For Thirteen Hours, This Texan Helped Rescue Those With the ‘Save Us’ Signal

One Texan spent 13 hours on a tractor Tuesday to help rescue people affected by the flooding from Tropical Storm Harvey, hauling boats toward those still stranded.

Citing the morning news, Mark Morrow, a resident of Katy, a Houston suburb, said there were “a thousand houses … under water” in one area.

Marrow drives his tractor through the flooded streets of the Cinco Ranch neighborhood. (Photo Courtesy: Mark Morrow)

There were some people who refused to leave, but there was a universal sign for those who did want to be rescued: white flags.

“[The flags] signified, ‘Get us out of here,’” explained Morrow in a phone interview with The Daily Signal. “If you put something white in your window, or hung a white sheet on tiki torches, that somehow became some kind of uniform, ‘Save us’ signal across Houston.”

“Between seven and eight was when the National Guard showed up finally, but we had already had most …  evacuated,” Morrow said.

Morrow, 45, said he was able to back 30-40 boats into the water on Tuesday. The Houston native used a tractor, lent to him by a friend, to help fellow rescuers with boats who were trying to bring the people of Cinco Ranch, a neighborhood of Katy, stuck inside their flooded homes.

The view from the tractor Marrow used to help rescue residents of Cinco Ranch. (Photo courtesy: Mark Morrow)

“The boats couldn’t get back [to where they needed to be] because there’s low spots on either side of the bayou and the water was waist deep,” Morrow said.

Some people were trying to use their trucks, but “the trucks couldn’t back the boats across the bridge … to get on the other side of the bayou where all the houses are underwater,” Morrow said.

“So I was taking the boats through the low spots, getting the boats through the low spots on the trailers and then backing them over the bridge.”

The need for assistance was significant, Morrow said.

“The people we were pulling out or the people that the boat volunteers were pulling out … couldn’t take care of themselves.”

Mark Morrow of Katy, Texas. (Photo courtesy: Mark Morrow)

“There were people in wheelchairs, people with Alzheimer’s … I carried a lady on the tractor in my arms that had Alzheimer’s,” recalled Morrow.

“She was scared to death. She [was] surrounded by water and it would choke you up.”

Since the hurricane that morphed into a tropical storm descended Friday on the Texas coast, parts of Houston have seen 50 inches of rain and “unprecedented” flooding, according to ABC News.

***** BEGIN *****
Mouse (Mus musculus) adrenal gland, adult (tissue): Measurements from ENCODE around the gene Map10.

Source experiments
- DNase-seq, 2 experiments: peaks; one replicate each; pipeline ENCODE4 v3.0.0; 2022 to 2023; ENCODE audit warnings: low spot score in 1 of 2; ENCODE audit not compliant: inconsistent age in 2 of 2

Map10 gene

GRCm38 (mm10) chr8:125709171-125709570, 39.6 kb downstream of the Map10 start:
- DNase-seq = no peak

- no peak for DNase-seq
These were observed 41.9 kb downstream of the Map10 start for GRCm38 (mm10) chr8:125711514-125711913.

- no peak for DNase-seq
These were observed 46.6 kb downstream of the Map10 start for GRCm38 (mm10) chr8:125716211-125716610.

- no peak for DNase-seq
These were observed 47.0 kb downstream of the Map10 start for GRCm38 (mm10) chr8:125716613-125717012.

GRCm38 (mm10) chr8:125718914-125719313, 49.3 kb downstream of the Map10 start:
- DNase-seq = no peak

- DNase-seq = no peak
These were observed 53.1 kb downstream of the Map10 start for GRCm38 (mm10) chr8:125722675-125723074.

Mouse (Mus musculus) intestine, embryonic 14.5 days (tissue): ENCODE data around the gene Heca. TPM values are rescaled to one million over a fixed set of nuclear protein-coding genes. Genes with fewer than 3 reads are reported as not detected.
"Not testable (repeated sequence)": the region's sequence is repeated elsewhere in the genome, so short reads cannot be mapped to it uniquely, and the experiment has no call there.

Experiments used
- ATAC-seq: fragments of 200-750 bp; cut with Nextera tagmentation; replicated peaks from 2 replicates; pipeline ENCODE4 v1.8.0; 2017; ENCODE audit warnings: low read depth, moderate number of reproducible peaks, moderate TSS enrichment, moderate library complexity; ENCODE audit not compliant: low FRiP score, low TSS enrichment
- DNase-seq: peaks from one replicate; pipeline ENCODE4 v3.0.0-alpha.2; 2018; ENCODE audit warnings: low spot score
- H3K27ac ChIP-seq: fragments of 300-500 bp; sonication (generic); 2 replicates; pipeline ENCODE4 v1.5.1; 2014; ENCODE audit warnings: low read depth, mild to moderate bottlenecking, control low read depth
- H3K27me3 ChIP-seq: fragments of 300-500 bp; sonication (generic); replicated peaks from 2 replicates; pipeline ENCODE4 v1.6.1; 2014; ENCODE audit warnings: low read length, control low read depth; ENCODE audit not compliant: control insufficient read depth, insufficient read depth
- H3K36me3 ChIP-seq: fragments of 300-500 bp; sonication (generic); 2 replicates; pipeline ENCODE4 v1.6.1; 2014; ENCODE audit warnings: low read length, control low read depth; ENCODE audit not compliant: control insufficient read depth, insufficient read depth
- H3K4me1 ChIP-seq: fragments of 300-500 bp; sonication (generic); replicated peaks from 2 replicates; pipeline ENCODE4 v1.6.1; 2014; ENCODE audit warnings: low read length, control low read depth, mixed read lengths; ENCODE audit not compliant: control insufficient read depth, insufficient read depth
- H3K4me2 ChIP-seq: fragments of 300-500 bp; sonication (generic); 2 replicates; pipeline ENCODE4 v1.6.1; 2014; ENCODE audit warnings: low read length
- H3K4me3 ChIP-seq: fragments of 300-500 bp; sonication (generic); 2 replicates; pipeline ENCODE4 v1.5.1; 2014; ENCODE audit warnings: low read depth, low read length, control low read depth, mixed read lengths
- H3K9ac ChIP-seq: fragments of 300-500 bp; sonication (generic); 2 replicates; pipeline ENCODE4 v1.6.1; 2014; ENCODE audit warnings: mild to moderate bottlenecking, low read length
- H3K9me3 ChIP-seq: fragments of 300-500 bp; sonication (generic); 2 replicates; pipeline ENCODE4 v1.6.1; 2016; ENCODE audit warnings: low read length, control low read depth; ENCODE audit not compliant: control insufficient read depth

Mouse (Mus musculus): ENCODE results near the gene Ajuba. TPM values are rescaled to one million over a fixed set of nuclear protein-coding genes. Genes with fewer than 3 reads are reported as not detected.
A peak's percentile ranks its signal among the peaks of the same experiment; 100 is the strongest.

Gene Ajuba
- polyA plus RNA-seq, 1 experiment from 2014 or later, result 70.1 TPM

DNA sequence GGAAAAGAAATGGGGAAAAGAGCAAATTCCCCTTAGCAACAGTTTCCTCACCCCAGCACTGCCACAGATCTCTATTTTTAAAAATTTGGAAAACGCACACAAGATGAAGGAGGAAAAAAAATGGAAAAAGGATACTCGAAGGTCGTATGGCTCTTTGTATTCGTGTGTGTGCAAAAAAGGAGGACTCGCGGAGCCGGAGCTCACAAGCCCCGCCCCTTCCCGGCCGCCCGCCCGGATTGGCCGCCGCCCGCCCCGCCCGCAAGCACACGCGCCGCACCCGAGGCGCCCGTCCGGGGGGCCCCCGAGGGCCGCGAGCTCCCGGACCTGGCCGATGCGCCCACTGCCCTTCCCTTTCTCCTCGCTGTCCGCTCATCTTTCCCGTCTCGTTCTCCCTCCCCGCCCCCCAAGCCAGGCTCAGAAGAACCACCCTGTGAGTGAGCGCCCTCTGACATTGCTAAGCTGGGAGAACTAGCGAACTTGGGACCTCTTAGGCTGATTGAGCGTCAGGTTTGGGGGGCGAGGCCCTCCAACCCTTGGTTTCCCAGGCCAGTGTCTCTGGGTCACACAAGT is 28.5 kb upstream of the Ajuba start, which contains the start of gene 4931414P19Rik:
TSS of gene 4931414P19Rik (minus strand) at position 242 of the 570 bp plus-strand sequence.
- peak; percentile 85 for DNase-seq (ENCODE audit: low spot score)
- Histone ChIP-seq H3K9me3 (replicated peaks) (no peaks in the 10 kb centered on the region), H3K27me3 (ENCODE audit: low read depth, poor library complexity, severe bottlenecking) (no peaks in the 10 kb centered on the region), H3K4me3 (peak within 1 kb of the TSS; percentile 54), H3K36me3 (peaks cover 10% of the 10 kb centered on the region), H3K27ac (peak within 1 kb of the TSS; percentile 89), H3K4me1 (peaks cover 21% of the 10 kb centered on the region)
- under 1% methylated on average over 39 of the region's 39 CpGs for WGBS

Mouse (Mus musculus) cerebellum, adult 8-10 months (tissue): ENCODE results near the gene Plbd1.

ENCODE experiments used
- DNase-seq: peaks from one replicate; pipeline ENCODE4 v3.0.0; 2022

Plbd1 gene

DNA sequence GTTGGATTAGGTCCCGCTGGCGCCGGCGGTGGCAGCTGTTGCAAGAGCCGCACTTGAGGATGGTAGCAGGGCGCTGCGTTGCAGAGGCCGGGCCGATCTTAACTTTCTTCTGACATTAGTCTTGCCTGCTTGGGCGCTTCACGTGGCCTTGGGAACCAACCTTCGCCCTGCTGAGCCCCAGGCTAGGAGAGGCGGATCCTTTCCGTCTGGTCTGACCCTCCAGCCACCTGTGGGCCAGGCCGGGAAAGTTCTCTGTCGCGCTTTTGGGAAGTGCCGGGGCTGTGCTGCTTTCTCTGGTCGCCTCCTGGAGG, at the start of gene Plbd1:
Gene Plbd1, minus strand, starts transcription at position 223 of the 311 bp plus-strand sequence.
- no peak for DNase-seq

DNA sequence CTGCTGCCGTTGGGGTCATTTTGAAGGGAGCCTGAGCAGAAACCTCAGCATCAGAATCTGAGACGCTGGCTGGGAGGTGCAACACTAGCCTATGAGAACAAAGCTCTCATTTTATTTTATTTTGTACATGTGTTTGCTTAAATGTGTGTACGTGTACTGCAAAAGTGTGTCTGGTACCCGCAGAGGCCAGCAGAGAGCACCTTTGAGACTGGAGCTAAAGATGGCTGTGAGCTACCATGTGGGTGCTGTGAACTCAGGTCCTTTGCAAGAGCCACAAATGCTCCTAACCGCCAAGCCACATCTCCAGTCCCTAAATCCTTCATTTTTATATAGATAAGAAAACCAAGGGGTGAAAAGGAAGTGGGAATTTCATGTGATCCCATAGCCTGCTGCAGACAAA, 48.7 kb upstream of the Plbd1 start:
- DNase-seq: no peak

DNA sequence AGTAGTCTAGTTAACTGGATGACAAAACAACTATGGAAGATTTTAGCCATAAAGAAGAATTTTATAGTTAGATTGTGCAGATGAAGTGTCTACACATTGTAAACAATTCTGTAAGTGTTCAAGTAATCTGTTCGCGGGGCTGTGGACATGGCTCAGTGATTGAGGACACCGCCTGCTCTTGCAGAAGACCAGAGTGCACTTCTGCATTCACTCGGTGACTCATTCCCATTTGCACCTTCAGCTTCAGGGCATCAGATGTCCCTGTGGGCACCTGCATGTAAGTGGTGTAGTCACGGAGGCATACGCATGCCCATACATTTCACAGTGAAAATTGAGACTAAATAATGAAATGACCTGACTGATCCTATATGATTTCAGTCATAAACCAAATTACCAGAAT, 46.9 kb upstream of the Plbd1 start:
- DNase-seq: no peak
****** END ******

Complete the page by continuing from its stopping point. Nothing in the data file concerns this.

View from the rescue effort in Cinco Ranch. (Photo courtesy: Mark Morrow)

On Wednesday, the New York Times also reported that the death toll from the storm has reached 30.

The community was helpful to those involved in rescue efforts, Morrow said.

“People would walk up and give you a McDonald’s cheeseburger and thank you and there were kids walking around with bags of food, just giving it to guys.”

Morrow added:

They would walk through the water and give it to us on the other side of the bridge just to keep everybody moving and all the neighbors just came out and did what they could to get people as organized as possible to get them out of there.

I don’t know any neighbor who didn’t do something, Everybody was doing something.

Residents of Katy have responded overwhelmingly, Morrow said.

“The volunteer support here is, unfortunately, they can’t take volunteers [and] they can’t take any more donations for our shelters we have out here,” Morrow said. “The high school … sent out a tweet yesterday morning at 7a.m. and said we will take donations from 9 a.m.- 6 p.m. yesterday. At 9:40, there was a line to drop stuff off … it was backed up already.”  

Morrow, who lives with his wife and two daughters in Katy, owns a landscape and irrigation business and a company called Dean’s Tree Stump Removal.

He sincerely thanked those from other parts of the country who were volunteering with him in Katy.

“There were volunteers from Iowa; Morgan City, Louisiana; [and] Harlingen, Texas just giving of themselves,” Morrow said. “As a Katy resident, I just want to send my thanks to all the people that came to help.” 

This post originally appeared on The Daily Signal


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